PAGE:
This quote from Stephanie Penrose, Trumbull County Board of Elections director, sums up the primary election:
“It’s been so dead like there’s not even an election. We really haven’t had much activity around here. If the interest to now is any indication, I don’t think it’s going to be a busy election.”
For all of the talk of a Democratic “blue wave” or from the other side keeping Ohio red, the primary-election turnout is going to be as poor as it’s been during other recent statewide election years.
Turnout in the Mahoning Valley isn’t likely to exceed 25 percent for the May 8 primary.
And this is happening with primaries for governor for Democrats and Republicans as well as contested races in both parties for other offices and some important local tax issues.
Polls show a close race on the Democratic side for governor with Richard Cordray, a former state treasurer and attorney general, in front followed by ex-U.S. Rep. Dennis Kucinich. Other candidates in the Democratic primary include state Sen. Joe Schiavoni of Boardman and former Ohio Supreme Court Justice Bill O’Neill.
On the Republican side, Attorney General Mike DeWine has a lead in polls over Lt. Gov. Mary Taylor.
These are the first open-seat primaries for governor in Ohio since 2006 when Democrat Ted Strickland and Republican J. Kenneth Blackwell emerged as their party’s nominees. Strickland ended up beating Blackwell in the general election.
Since then, Strickland lost re-election in 2010 to Republican John Kasich, and Kasich soundly defeated Democrat Ed FitzGerald in the 2014 general election.
Kasich cannot run for re-election this year because of the state’s term-limits law.
As of Tuesday, there were requests for 116,272 absentee ballots statewide, according to the Ohio Secretary of State. In comparison at the same time four years ago, there were 109,415 absentee ballots requested.
The numbers are slightly up from four years ago.
But here’s an important distinction: Kasich ran unopposed for governor in the Republican primary and FitzGerald had token opposition from a political unknown. This year, there are some well-known candidates running in competitive primaries, and the enthusiasm level hasn’t changed by much.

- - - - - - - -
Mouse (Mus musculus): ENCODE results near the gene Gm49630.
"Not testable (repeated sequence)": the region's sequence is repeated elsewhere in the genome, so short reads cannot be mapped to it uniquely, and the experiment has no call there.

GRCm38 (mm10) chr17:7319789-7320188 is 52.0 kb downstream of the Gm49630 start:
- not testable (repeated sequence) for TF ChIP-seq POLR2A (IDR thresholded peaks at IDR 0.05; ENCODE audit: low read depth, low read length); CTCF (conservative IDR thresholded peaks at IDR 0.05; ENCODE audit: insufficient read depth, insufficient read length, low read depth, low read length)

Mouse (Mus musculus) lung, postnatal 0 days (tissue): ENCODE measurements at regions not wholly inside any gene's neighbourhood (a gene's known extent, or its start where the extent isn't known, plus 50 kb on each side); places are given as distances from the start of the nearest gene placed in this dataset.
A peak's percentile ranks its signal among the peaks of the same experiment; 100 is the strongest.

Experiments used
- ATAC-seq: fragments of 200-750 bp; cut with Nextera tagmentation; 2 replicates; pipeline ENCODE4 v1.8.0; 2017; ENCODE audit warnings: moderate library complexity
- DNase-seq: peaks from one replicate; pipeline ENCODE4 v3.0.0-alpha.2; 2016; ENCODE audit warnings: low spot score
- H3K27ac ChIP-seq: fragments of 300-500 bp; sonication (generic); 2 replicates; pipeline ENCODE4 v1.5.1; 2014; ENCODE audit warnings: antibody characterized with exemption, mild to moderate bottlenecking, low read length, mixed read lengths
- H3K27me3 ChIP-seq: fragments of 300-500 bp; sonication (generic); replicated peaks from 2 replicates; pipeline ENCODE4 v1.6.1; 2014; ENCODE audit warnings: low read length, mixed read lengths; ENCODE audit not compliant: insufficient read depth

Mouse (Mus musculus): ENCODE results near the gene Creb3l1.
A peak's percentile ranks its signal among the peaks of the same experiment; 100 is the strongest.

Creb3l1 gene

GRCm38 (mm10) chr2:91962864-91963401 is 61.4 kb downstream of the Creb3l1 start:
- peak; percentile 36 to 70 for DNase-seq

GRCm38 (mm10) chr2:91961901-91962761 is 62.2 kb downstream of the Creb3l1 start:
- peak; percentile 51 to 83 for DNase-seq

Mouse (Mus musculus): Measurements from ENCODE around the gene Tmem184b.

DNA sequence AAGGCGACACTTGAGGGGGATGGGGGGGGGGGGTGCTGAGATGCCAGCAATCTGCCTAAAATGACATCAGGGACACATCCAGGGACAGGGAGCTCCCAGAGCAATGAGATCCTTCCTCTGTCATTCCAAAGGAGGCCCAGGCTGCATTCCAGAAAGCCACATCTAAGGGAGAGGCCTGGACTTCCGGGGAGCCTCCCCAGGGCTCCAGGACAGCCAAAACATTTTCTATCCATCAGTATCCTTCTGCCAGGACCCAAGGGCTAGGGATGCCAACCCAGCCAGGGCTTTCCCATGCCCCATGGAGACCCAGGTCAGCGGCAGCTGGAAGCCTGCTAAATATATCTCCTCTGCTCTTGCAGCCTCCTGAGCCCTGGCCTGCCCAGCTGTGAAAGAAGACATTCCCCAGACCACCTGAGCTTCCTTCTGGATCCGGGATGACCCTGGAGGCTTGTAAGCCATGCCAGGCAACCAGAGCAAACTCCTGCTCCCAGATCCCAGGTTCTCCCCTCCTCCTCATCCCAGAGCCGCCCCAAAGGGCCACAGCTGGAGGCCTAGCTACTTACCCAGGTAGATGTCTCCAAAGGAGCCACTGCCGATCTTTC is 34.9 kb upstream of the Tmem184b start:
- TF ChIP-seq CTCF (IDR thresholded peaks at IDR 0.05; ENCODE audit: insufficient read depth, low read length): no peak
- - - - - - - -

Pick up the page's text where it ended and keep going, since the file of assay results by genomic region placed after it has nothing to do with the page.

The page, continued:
Perhaps people only care about presidential races as it’s the time voters come out in respectable numbers to cast ballots.
That’s unfortunate as those on the county and statewide levels – as well as Congress – impact our lives a lot more than the president.
Voting is rather easy in Ohio and you don’t have to wait until the May 8 primary to do it.
You can request an absentee ballot by calling your county board of elections office or by going to its website.
The Mahoning County Board of Elections can be reached by phone at 330-783-2474. Its website is vote.mahoningcountyoh.gov
Trumbull County Board of Elections’ phone number is 330-369-4050, and its website is boe.co.trumbull.oh.us
Columbiana County Board of Elections can be reached by phone at 330-424-1448, and its website is columbianaboe.org
There’s also early in-person voting at boards of elections.
Early voting at election boards runs from 8 a.m. to 5 p.m. today, and from April 23 to 27. In-person voting hours are 8 a.m. to 7 p.m. April 30 to May 4.
On May 5, the Saturday before the primary, in-person voting hours are from 8 a.m. to 4 p.m.; on May 6, the Sunday before the primary, hours are 1 to 5 p.m.
The final day for early in-person voting is May 7 from 8 a.m. to 2 p.m.
The Mahoning County Board of Elections is in Oakhill Renaissance Place, 345 Oak Hill Ave. in Youngstown.
Trumbull’s board is at 2947 Youngstown Road SE in Warren, and Columbiana County’s board office is at 7989 Dickey Drive in Lisbon.
There are plenty of opportunities to vote and important decisions to be made.